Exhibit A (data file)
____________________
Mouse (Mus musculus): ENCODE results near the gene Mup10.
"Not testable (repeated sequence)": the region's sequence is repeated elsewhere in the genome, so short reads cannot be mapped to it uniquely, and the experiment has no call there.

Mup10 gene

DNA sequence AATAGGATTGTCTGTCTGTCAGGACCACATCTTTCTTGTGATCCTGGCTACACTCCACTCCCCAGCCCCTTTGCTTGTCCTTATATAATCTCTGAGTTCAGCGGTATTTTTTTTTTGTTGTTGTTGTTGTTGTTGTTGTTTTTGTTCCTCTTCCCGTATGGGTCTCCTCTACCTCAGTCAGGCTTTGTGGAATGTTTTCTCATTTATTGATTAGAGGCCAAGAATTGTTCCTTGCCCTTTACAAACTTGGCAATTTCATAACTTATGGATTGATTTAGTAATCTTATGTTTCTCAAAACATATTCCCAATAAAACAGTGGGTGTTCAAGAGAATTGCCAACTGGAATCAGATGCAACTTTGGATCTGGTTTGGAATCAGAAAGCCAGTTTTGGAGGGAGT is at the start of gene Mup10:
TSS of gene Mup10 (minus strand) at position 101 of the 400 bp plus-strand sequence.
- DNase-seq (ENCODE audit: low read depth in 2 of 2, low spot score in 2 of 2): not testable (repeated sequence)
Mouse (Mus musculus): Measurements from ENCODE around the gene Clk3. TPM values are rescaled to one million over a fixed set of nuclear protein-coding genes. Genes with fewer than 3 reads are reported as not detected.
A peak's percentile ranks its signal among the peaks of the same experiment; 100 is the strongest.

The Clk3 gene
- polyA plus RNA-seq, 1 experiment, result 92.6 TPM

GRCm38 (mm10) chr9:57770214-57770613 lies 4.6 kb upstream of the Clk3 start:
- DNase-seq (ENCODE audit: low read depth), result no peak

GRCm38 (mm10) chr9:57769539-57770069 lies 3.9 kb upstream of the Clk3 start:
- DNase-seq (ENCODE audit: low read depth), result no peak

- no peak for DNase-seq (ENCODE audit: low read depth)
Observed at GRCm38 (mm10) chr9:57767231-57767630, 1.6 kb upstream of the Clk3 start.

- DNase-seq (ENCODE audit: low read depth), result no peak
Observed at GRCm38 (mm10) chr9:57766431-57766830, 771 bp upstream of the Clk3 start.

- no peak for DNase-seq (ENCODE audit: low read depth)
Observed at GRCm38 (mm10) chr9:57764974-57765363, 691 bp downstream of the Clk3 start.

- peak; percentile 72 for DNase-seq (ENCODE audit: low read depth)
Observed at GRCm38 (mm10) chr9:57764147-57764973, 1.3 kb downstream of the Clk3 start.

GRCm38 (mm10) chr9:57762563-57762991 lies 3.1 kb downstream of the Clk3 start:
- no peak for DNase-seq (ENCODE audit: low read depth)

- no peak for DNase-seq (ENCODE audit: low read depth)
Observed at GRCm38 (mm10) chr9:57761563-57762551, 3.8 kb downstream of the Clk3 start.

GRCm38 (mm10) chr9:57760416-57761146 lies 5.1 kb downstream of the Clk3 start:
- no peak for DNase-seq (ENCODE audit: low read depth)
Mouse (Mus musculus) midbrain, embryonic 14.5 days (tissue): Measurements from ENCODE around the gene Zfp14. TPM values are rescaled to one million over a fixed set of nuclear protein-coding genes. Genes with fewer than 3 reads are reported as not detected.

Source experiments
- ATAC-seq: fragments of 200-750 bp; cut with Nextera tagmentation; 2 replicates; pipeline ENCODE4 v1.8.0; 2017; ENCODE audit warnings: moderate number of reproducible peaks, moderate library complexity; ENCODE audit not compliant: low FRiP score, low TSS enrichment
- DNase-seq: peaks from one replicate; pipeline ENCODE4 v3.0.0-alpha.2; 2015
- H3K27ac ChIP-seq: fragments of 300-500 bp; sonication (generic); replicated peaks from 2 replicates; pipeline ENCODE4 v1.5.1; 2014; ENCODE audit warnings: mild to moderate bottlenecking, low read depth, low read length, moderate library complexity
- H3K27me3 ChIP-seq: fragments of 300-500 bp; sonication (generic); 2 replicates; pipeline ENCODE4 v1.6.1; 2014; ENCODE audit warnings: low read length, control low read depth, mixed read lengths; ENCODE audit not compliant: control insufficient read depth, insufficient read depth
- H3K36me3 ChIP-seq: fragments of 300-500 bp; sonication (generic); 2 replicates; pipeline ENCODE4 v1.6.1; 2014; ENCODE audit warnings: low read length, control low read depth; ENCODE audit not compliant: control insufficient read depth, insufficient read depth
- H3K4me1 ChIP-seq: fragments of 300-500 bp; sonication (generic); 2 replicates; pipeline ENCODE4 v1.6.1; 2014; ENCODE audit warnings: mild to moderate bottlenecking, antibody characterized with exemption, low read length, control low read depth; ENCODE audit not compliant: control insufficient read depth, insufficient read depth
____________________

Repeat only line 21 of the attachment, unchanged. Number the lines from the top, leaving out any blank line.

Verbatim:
- peak; percentile 72 for DNase-seq (ENCODE audit: low read depth)